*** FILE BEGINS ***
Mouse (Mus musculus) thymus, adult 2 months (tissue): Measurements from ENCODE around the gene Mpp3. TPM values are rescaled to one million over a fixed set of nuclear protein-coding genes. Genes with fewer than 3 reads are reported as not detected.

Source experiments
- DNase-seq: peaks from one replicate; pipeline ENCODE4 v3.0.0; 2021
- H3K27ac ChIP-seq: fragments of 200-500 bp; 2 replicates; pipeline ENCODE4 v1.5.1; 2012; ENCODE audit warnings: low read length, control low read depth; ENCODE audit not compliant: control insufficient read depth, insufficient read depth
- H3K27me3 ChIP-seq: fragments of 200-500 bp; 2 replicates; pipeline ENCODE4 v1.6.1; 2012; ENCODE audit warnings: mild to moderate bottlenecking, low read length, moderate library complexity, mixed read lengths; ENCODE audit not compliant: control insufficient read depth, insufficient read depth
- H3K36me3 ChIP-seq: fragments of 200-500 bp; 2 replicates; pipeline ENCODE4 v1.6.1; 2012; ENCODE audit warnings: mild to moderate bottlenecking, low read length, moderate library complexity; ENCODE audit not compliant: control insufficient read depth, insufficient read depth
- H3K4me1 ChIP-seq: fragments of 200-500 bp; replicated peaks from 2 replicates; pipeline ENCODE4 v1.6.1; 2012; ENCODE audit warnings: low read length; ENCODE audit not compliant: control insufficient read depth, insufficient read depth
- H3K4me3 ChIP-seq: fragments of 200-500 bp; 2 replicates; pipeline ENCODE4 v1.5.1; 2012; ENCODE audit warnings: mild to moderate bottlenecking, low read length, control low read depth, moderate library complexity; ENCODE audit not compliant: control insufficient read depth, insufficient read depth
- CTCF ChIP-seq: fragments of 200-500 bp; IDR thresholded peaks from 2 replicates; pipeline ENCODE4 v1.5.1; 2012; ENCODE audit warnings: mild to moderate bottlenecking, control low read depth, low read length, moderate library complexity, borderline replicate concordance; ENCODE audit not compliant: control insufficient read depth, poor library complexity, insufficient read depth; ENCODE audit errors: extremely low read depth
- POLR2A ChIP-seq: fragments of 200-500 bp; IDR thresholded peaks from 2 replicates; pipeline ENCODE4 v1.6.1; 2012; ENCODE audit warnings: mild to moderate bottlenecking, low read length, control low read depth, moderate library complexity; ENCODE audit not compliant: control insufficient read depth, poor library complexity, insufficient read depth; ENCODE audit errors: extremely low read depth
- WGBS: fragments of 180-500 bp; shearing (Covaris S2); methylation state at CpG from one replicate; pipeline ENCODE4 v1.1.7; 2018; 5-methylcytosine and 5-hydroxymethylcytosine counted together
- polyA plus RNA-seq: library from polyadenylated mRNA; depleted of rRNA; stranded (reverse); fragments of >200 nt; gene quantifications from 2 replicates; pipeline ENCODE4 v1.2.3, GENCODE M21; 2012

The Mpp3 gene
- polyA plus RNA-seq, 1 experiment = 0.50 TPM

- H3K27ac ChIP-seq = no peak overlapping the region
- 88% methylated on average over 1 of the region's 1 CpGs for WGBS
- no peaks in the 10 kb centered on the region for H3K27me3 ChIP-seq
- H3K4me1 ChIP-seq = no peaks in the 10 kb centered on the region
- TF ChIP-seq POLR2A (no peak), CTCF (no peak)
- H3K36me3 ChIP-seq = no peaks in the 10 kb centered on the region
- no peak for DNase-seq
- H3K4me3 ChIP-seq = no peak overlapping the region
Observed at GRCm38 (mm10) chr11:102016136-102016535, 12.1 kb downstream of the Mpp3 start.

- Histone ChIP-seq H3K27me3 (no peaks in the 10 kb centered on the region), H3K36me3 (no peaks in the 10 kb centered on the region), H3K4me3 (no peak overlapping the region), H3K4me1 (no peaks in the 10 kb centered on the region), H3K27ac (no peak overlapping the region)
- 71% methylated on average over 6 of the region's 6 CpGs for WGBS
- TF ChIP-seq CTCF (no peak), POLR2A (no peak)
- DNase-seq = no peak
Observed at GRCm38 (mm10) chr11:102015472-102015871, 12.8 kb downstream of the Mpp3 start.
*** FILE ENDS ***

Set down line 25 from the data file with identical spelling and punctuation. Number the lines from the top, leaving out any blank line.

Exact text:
- 71% methylated on average over 6 of the region's 6 CpGs for WGBS